Arizona State University’s English department is about to get medieval.
The 2014 ASU Chaucer Celebration — themed “Chaucerian Comedy and the Senses (of Humor) — focuses on 14th century poetry, storytelling, music and comedy. A series of events celebrating the work of Geoffrey Chaucer, the noted “father of English poetry,” will take place Friday, April 18, on the ASU Tempe campus.
Best known for penning “The Canterbury Tales,” Chaucer is considered one of the most important English language writers. In the Middle Ages, English was the language of the commoners, while typical “literary” languages were Latin, Greek or French. Chaucer’s work changed all that.
According to English professor Richard Newhauser, Chaucer is still relevant today because he was humorous and provided commentary on what was acceptable in society, often making fun of himself.
“Chaucer was genuinely funny, and things we find humorous help define who we are and what groups we can relate to,” Newhauser says. “There is a range of human experience that makes Chaucer a classic, and it is why he is still being studied after 700 years.”
The choice to celebrate Chaucer each April at ASU is an informed one; the earliest archival mention of his name described an Easter clothing purchase in 1357. The duchess for whom Chaucer worked as a court page bought him a cape, new shoes and pants, considered very fine clothing at the time.
The symposium commences with an 11 a.m. roundtable discussion in Hayden Library, room C6A, on the new field of Sensory Studies, which explores how our senses create meaning within culture. Guest speaker professor John Ganim, a Chaucer expert from the University of California-Riverside and ASU professor Robert Sturges, from the Department of English, will join Newhauser.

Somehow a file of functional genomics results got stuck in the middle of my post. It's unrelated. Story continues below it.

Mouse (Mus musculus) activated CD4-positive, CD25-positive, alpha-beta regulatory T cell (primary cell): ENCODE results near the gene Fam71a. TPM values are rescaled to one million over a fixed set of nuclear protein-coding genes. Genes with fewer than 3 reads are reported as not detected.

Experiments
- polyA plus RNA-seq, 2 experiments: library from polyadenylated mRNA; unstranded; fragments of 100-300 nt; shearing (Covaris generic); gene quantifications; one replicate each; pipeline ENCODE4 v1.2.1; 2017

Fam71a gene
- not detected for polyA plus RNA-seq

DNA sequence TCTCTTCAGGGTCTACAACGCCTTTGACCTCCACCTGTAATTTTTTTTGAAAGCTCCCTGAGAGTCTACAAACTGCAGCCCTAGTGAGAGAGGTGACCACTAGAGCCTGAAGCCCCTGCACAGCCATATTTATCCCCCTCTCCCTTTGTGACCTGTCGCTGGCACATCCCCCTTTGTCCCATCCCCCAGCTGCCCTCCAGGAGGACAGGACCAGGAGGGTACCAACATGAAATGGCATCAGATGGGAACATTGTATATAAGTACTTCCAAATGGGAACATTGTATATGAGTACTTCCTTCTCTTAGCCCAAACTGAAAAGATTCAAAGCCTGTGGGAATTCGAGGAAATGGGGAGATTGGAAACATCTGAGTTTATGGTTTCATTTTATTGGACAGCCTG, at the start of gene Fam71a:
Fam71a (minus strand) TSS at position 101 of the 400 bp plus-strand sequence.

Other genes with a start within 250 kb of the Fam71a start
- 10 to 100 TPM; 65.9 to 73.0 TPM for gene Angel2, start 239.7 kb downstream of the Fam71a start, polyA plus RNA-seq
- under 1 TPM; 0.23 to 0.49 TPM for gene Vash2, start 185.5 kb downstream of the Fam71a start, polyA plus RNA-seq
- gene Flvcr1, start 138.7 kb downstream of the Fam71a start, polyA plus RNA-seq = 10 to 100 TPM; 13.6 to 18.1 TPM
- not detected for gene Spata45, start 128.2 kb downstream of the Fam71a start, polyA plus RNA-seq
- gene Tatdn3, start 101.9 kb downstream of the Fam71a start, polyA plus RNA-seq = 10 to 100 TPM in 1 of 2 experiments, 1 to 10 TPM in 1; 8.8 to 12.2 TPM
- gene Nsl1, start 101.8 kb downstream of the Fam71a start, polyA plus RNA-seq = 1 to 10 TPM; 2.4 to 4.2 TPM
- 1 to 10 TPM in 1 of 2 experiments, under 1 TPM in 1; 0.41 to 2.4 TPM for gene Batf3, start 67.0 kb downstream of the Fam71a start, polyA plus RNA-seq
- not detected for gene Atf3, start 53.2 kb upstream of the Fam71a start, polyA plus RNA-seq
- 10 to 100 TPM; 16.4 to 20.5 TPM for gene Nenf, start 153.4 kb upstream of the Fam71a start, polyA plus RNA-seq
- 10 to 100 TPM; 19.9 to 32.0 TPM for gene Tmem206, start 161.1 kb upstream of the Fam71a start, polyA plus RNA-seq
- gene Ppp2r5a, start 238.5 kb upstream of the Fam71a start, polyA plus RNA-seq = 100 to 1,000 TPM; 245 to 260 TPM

Other events include:
• 1:45 to 2:30 p.m. - Concert by the Phoenix Early Music Ensemble, directed by Carolyn Rynex, a doctoral student in the ASU’s School of Music; Hayden Library, room C6A
• 2:45 to 3:15 p.m.– Introduction to the Chaucer holdings at ASU’s Hayden Library Special Collections by Katherine Krzys; Hayden Library, room 210C
• 7 to 8 p.m.– Graduate student roundtable discussion, “Medieval Studies and the Humanities as Ethical Education”; Durham Language and Literature building, room 316
• 8 p.m. to 10 p.m. – Screening of “Monty Python and the Holy Grail”; Language and Literature building, room 316.
All Chaucer Celebration events are free and open to the public. A full schedule of the day’s activities is available at http://english.clas.edu/chaucer.
If you go
What: ASU Chaucer Celebration 2014: Chaucerian Comedy and the Senses (of Humor)
When: 11 a.m. to 10 p.m. Friday, April 18
Where: ASU Tempe Campus
Information: (480) 965-7611 or http://english.clas.edu/chaucer
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